The mRNA expression of SIRT1 and IL-6 in each group was detected by qRT-PCR. The results showed that SIRT1 expression was significantly inhibited after exposure to 27HC, whereas IL-6 expression was increased. After combining 27HC with NAC or REV, the effects of 27HC on SIRT1 and IL-6 were reversed (Figures 6(d) and 6(e)). These results were consistent with our in vitro experiments. In the E2-treated group, there was no detectable change in larvae (Figures 6(a)6(e)). All of the above results showed that 27HC induced locomotor behavior disorders and inflammatory cytokines in zebrafish larvae, and REV alleviated 27HC-induced aging and locomotor behavior disorders.

4. Discussion

Animal studies have shown that the passage of serum 27HC through the BBB can result in the deposition of oxidized cholesterol in the brain, resulting in metabolic disorders of β-amyloid (Aβ) and impaired spatial learning and memory [30]. Another study has suggested that high levels of circulating cholesterol increase the entry of 27HC into the brain, which may induce learning and memory impairment [31]. Based on this evidence, 27HC may be associated with neurodegenerative processes in the brain. 27HC may negatively modulate cognitive effects and interrupt neuronal cells and thereby lead to neurodegenerative diseases, such as aging or Alzheimer’s disease (AD).

More and more studies have confirmed that SIRT1 plays an important role in the development of neurodegenerative diseases, such as AD, Parkinson’s disease (PD), or ischemic stroke [3234]. It is well-known that the activity of SIRT1 is affected by NAD+, which is an important enzyme substrate for SIRT1. NAD+ is also an electron transporter in the mitochondrial respiratory chain and is affected by the redox state. Therefore, it is believed that the in vivo environment, oxidative stress, and metabolic changes can all affect the acetylation enzyme activity of SIRT1 [35]. More evidence showed that elevated ROS levels can directly or indirectly control SIRT1 enzyme activity. For example, with aging and some age-related diseases, the overproduction of ROS weakens the function of SIRT1 [36]. In addition, ROS can inhibit SIRT1 mRNA levels by inducing microRNA expression [37].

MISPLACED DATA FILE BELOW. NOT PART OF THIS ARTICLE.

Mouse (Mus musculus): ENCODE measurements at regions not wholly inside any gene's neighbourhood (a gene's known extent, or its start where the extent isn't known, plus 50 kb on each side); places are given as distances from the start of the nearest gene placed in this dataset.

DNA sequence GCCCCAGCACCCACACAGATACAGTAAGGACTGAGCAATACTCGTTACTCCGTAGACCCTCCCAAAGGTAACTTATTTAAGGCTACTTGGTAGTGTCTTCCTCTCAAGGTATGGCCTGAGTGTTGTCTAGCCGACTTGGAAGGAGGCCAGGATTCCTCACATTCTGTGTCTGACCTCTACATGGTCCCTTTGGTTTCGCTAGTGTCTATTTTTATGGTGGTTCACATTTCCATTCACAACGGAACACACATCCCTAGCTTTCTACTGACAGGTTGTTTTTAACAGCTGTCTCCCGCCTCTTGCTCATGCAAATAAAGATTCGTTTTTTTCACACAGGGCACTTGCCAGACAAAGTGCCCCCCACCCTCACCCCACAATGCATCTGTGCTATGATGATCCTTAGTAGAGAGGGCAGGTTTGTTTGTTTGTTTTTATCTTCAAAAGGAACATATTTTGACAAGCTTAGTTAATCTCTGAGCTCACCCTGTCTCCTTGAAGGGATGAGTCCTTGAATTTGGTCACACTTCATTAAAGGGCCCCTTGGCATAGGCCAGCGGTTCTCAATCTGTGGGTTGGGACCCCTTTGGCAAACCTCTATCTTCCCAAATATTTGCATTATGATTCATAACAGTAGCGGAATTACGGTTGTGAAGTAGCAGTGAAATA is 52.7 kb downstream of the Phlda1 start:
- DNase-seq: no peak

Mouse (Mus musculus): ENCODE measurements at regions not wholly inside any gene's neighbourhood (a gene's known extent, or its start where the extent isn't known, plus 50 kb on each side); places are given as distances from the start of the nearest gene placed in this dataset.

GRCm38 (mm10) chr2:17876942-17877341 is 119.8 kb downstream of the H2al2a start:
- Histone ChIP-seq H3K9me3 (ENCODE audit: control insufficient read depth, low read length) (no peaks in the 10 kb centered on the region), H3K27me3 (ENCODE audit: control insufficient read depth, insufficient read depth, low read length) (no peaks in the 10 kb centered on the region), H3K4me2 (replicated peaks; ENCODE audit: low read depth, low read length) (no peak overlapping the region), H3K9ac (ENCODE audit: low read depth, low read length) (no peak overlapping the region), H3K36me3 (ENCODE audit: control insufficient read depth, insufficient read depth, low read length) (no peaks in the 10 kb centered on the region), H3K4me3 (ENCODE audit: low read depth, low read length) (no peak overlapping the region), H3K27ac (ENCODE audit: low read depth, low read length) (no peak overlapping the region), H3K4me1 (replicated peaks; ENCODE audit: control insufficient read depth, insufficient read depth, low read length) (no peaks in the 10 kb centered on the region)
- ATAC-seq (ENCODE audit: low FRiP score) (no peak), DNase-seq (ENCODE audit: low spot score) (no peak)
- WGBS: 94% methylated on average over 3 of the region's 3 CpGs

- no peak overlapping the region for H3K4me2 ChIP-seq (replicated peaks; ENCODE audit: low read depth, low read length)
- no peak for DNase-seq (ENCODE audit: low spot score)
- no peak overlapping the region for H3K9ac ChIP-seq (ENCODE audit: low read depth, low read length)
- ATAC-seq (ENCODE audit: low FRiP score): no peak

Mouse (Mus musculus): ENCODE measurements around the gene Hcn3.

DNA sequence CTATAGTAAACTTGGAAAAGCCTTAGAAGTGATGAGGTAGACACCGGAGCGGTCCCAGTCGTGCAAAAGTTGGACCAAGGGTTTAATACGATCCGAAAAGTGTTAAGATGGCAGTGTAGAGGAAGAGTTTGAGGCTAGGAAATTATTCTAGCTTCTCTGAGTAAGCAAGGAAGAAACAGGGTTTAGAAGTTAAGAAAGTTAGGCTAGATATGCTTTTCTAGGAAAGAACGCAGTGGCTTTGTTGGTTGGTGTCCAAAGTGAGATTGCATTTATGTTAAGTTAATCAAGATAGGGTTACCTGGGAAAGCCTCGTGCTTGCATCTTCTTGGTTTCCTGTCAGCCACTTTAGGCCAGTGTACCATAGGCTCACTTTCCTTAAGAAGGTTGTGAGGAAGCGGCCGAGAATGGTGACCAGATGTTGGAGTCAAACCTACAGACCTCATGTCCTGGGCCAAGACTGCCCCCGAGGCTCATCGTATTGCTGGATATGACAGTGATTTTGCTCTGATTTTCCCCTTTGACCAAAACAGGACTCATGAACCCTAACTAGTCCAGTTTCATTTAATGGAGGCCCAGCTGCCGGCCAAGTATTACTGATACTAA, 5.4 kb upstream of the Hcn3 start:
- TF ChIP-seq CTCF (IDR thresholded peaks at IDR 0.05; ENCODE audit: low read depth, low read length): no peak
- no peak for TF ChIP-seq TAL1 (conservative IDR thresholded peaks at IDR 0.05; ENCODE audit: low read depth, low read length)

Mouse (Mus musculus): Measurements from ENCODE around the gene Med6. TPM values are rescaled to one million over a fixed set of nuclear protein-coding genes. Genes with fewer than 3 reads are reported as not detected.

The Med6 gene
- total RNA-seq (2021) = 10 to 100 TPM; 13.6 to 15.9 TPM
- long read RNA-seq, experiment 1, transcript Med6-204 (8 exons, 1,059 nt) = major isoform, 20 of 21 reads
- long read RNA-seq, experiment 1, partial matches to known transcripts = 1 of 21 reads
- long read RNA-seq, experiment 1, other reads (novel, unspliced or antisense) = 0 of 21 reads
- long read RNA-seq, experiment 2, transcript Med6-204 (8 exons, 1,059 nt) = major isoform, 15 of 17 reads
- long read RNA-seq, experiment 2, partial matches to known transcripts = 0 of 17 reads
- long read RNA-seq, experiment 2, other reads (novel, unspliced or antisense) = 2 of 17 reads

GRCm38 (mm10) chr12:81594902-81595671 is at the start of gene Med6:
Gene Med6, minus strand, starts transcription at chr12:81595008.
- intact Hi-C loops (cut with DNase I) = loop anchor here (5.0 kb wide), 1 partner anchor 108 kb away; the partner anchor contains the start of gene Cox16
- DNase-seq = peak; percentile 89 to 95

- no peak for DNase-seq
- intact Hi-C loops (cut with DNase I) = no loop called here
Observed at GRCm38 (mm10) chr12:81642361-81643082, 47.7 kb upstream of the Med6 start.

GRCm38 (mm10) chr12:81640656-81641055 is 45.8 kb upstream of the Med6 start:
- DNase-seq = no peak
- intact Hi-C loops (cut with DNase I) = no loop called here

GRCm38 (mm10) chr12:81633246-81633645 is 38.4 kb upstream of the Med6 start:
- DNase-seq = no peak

In the present study, we explored whether the regulation of SIRT1 genes by 27HC was associated with epigenetic changes. We used the methyl-donor SAM and the methyltransferase inhibitor AZA. And the results suggested that 27HC and SAM could promote the DNMT1 expression and inhibit the SIRT1 expression, and the addition of the methyltransferase inhibitor AZA reversed the upregulation of DNMT1 and inhibition of SIRT1 induced by 27HC. Furthermore, the ROS scavenger NAC reversed the effect of 27HC on DNMT1 and SIRT1. Based on the above results, we considered that 27HC could induce SIRT1 DNA methylation by promoting methyltransferase DNMT1 expression. NNMT may regulate not only SIRT1 gene; whether there are aging-related genes regulated by NNMT in the process of 27HC induced-aging remains to be further explored. We found that the mRNA level and protein level showed consistent changes, and there is no evidence that SIRT1 protein degradation was involved in the process of 27HC-induced cellular senescence, which needs to be further explored. We examined the effects of 27HC and SAM on DNMT1. SAM is a donor which provides the methyl groups for histone or nucleic acid modification. DNMT1 is a key enzyme for DNA replication and repair and maintenance of methylation level [38]. So we concluded that the downregulation of SIRT1 was related to upregulation of DNMT1 induced by 27HC. The SAM treatment indirectly shows the expression of DNMT1 and its effect on SIRT1 expression silence, in which as a limitation in the present study, a more conclusive experiment would be to perform bisulfite conversion sequencing or digestion-based PCR assay to demonstrate the DNA methylation site of SIRT1 gene changed by 27HC in the process of cellular senescence.

The phytochemical REV is a classical SIRT1 agonist, and the covalent binding of REV to SIRT1 alters the molecular conformation of SIRT1 and increases the affinity of the protein for its substrate [39, 40]. Our study also confirmed that REV can alleviate 27HC-enhanced cellular senescence and the inhibition of SIRT1 induced by 27HC in neural cells. Our in vivo study further indicated that REV alleviated 27HC-induced spinal cord senescence and locomotor disorders in zebrafish larvae. Extensive research has shown the interventional effects of REV in vitro and vivo, and the form of REV used mostly is prototype rather than its metabolites. In the present study, we also observed that REV prototype alleviated 27HC-induced aging and locomotor behavior disorders in zebrafish. Whether the intervention of REV is its prototype or its metabolites is unclear in this study. Resveratrol has a high metabolism, leading to the production of conjugated sulfates, glucuronides, which retain some biological activity [41]. The fact that resveratrol metabolite was less tested also makes these results poorly translatable. Here, which metabolites of resveratrol are involved in the intervention has not been explored. So, when these questions are clearly identified, we will further explore the intervention functions of resveratrol and its metabolites at physiological concentrations.